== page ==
Inspiration – Lisa Liddy

7 12 2007

When I first started making jewelry, it was at a local bead shop that closed in the evening. Small groups of friends could come in after hours,  string beads, drink wine and share chitchat. It was just for fun then, but I knew that I enjoyed the activity and I was drawn to the different materials: the intricacies of Bali silver beads; the shapes, colors and textures of freshwater pearls; and, at that time, natural stones and semiprecious stones. I didn’t really think about inspiration though. It was a form of relaxing for me…to clear my mind of rigid computer-related stuff. The inspiration came later.

Over 4 years ago I discovered lampwork beads. And it has been a love affair that has evolved and changed as I’ve come to understand and appreciate the process and the skills that go into these artisan-made glass beads. In the years that followed, I learned all that I could about the art (short of actually melting glass myself) and met many bead artists online while buying the beads.  It is to the point that 95% of my Joolz are designed around lampwork beads. Most of the time the many forms that these glass treasures take provide me with endless amounts of inspiration. I see a set in an auction or when a friend displays them in a forum “show & tell” and I’m drawn to it. I can often picture what I’d do with that set and how I’d use pearls and silver to complement the artistry of the glass. However, this is not to say that every set I buy ends up immediately being put to use.

Other times, I am almost overwhelmed by a set of beads long after I’ve received them, unsure how to take the innate beauty they possess and enhance it with my designs. I confess to feeling unworthy at times of turning those beads into a mere piece of jewelry—one that will thrill someone else in the same way I felt when I first saw the beads by themselves. I want to inspire that same feeling with my work. I want whoever ends up with the jewelry to feel a “wow” moment.

“Heavy stuff,” you might be thinking. “We’re just talking beads and bracelets here.”

Well, yes and no. I know that sometimes we are just talking glass beads, round or oval, smooth or rough, shiny or etched. But other times we are talking little works of art. They conjure up a feeling with their colors and textures and as a designer I am compelled to only enhance that feeling, not overpower it with needless excess. So the pressure builds and some beads sit. Still inspiring me with their beauty, but not quite letting me pass on the inspiration. So inspiration is a double-edged sword at times.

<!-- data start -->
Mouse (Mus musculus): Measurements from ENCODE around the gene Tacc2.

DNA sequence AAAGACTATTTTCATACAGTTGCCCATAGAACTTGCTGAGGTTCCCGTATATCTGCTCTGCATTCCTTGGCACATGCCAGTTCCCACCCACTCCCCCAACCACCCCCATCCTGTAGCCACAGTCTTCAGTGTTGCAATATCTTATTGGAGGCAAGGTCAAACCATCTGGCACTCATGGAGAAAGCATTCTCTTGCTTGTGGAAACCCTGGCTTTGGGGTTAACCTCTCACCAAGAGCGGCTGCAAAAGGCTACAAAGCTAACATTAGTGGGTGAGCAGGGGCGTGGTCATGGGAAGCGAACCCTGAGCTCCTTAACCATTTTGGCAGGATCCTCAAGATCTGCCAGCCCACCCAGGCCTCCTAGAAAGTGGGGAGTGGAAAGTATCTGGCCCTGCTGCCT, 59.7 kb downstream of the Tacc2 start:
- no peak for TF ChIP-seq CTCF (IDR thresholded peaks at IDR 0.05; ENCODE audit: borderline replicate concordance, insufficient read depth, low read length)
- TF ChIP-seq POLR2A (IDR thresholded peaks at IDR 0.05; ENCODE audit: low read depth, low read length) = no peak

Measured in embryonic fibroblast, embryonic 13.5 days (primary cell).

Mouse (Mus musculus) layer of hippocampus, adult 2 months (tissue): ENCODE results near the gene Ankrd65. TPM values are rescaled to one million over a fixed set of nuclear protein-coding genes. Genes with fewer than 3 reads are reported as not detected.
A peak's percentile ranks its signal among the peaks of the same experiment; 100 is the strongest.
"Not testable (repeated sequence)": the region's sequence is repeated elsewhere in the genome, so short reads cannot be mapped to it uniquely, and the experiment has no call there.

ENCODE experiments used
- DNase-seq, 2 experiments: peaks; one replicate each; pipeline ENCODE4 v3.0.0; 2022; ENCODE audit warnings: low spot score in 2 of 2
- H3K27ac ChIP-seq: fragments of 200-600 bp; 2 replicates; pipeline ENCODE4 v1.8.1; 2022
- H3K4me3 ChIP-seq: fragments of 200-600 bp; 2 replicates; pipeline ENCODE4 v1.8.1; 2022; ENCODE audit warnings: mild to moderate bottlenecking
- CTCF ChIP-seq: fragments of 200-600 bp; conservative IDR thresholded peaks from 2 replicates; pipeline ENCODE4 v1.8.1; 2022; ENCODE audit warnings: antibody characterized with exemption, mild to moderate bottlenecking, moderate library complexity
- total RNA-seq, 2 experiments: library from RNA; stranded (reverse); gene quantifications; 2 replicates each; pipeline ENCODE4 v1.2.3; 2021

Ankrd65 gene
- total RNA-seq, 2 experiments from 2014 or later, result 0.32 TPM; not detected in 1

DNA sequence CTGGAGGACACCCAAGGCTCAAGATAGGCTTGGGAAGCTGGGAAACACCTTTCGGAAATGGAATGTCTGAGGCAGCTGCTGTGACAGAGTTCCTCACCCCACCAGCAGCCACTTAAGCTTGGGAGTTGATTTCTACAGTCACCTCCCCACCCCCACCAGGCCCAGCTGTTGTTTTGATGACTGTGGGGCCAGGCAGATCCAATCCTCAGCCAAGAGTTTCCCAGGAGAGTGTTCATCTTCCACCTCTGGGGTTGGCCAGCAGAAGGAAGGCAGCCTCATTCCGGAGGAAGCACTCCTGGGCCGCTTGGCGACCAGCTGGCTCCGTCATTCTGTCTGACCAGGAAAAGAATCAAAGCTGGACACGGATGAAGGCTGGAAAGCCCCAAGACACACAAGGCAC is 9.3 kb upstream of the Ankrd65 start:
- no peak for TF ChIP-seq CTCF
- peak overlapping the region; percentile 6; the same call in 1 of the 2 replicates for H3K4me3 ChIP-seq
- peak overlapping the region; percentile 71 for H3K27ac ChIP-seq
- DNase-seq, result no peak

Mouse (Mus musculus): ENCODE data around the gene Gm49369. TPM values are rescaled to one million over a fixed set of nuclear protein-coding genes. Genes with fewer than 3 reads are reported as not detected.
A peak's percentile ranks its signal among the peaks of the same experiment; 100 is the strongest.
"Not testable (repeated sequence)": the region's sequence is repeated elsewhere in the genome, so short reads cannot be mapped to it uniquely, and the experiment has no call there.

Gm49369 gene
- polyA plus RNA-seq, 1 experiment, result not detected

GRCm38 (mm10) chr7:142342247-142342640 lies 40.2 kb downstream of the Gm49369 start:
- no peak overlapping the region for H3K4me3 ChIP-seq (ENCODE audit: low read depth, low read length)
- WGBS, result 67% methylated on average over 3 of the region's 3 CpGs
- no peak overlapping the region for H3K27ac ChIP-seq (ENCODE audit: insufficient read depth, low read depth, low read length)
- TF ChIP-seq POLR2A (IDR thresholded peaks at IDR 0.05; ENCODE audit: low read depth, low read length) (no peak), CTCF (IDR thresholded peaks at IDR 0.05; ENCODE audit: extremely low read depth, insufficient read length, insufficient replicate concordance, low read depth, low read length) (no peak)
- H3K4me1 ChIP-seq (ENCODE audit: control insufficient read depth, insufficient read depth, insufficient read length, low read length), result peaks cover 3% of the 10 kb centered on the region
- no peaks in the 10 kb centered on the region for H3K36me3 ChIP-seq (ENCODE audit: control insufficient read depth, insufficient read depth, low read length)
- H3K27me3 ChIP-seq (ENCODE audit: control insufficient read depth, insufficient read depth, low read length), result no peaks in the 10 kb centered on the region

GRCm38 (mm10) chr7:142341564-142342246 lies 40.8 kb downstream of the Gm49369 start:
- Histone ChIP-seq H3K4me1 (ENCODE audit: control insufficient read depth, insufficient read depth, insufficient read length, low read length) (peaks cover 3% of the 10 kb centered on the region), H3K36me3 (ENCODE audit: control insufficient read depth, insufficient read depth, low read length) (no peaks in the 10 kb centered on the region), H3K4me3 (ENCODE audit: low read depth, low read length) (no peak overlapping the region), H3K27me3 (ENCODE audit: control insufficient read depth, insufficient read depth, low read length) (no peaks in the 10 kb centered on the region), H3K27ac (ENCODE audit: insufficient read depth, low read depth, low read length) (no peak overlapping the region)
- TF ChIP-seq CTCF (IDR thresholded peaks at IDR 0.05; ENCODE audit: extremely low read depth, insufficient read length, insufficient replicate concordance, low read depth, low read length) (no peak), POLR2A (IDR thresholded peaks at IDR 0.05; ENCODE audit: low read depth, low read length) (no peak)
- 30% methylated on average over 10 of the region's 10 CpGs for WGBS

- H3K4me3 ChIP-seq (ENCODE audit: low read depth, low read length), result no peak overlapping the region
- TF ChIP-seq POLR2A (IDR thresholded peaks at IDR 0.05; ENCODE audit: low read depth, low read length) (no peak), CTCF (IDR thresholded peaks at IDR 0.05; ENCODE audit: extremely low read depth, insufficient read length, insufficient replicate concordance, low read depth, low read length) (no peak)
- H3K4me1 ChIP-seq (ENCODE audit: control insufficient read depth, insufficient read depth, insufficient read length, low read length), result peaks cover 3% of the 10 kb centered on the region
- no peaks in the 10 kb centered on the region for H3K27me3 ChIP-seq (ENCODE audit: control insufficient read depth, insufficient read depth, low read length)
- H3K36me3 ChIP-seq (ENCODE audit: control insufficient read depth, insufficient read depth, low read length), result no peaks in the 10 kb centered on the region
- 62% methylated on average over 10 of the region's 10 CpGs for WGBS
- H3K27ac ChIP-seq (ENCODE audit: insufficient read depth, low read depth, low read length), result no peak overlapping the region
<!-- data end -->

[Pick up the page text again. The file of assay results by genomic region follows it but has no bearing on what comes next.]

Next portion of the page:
Or maybe I need to just get over it. :)

Lisa

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3 responses

9 12 2007
Lori Anderson

Great article and I’m drooling over those PEARLS!

9 12 2007
10 01 2008
Jet

Lisa, I am very inspired by your article. I began beading 10 months ago and it has been like a life line. I found that at first it was very relaxing, the first time I had been able to turn off my brain. My first passion I had discovered was writing but then I discovered beading and it was wonderful because I really didn’t need to think like I did with writing, I didn’t need to plan too much. I just found the beads that interested me and somehow they would just seem to put themselves together while my brain had a holiday. It was like a form of active meditation and a great release. However as I have gone on, I have moved to greater challenges, and learn the art of patience and perserverence and thankfully at the end of most of the projects I have been reasonably happy with the outcomes. I do understand the feeling of being overwhelmed and would love faster ways of putting things together as I see them mist around in my head but alas back to reality. this is where the perserverence and patience comes in and the battle within, ‘ Im sick of doing this BUT I want to see what it ends up looking like, so I have to stay with it…then at last…FINISH. What a relief and surprise surprise, it doesn’t look too bad either. its encouraging to hear about other people’s stories and their experiences. I was happily lost in your passion for what you do. You have a wonderful talent and eye for beauty and I wish you all the success and happiness with your pursuits.

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